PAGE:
Time To Go Timelapse – Part Two

…and finally, here is the second part of my timelapse work-in-progress video for the new painting ‘Time to Go’. It depicts a Lancaster of 460 Squadron, (ED664 ‘A Aussie’) just about to release the brakes and head for Berlin during the autumn of 1943. This is my own little tribute to an old friend of mine, Ted Groom who flew a lot of his first tour aboard ED664.
The original canvas is 44″ x 20″ is now available for sale, CLICK HERE for more details.   Limited edition prints are also now available for sale, CLICK HERE to purchase those.


Until 1st January 2018 we will send a copy of ‘Back for Christmas’, a small 40cm x 35cm print, signed and numbered by the artist absolutely FREE with every order of ‘Time to Go’.


New Lancaster painting – Timelapse part one


At this time of year I usually try to clear a slot in my schedule for a ‘seasonal’ scene, inspired by the low sun and autumn/winter hues all around us.  These invariably end up being Bomber Command subjects as the bleak airfields tend to suit winter scenes whereas fighters tend to feel more at home in summer skies!

So I’m half-way through this year’s painting.  It’s another Lancaster at dispersal but this one will be ready to go, props turning, chocks away and bomb doors closed.  Here’s a short video of progress so far using timelapse and conventional film, the painting should be complete by 16th November so look out for the second part after then along with details of prints etc.  Incidentally, I’m planning to keep the Lanc pretty generic as you can’t see the squadron codes, but if any collector fancies the original I’d be happy to add specific markings/nose art to suit.  Canvas size is 44″ x 20″.  Just get in touch via the Contact Us link above.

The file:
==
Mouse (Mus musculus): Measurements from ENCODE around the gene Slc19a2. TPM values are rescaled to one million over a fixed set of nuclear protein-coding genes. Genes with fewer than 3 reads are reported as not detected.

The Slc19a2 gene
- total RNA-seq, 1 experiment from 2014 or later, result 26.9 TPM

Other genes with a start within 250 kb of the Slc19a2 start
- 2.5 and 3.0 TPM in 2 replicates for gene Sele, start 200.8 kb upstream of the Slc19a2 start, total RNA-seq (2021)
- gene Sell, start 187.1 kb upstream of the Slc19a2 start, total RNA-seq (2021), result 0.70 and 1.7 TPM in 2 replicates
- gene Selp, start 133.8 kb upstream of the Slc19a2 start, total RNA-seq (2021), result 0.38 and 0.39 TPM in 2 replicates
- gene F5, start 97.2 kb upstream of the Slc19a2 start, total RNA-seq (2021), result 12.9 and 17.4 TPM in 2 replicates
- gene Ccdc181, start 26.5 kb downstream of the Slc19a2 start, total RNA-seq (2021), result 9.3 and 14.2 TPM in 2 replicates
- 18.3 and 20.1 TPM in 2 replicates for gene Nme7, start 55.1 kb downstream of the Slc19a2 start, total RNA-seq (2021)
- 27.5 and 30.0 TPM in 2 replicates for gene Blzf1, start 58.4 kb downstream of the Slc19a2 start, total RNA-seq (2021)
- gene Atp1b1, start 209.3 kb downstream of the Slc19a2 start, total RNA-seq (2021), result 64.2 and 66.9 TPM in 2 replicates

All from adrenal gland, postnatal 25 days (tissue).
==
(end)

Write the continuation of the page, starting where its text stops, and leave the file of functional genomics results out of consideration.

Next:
New Osprey Original Painting – He177s over London



Having just completed the design work on Luftwaffe Crash Archive Vol 11 covering Operation Steinbock, it was a real pleasure then to be commissioned to paint the mighty He177 for Osprey’s forthcoming book on the type.  I knew exactly what I wanted to do and convinced the author to trust me on it!  The result is shown here, a couple of He177s over London, with fires, smoke, searchlights and flak all adding to the drama of the scene.  An ideal set of elements for any aviation artist which I think has resulted in one of my strongest Osprey covers to date.  The original painting is now SOLD.


Hurricanes over Dunkirk


After six long weeks this second painting in the Dunkirk trilogy is finally ready.  It depicts Hurricanes of 601, 79 and 145 Squadrons engaging 40+ Me110s directly overhead Dunkirk on the second day of Operation Dynamo, 27th May 1940.   P2568 was flown by Sir Archibald Hope on this day and he ended up having to force land on the beach just east of Dunkirk.   I’ll be posting a Work-in-Progress video in the next few days which will hopefully explain why this one took so long!  Prints and original painting are now available, click HERE for more details.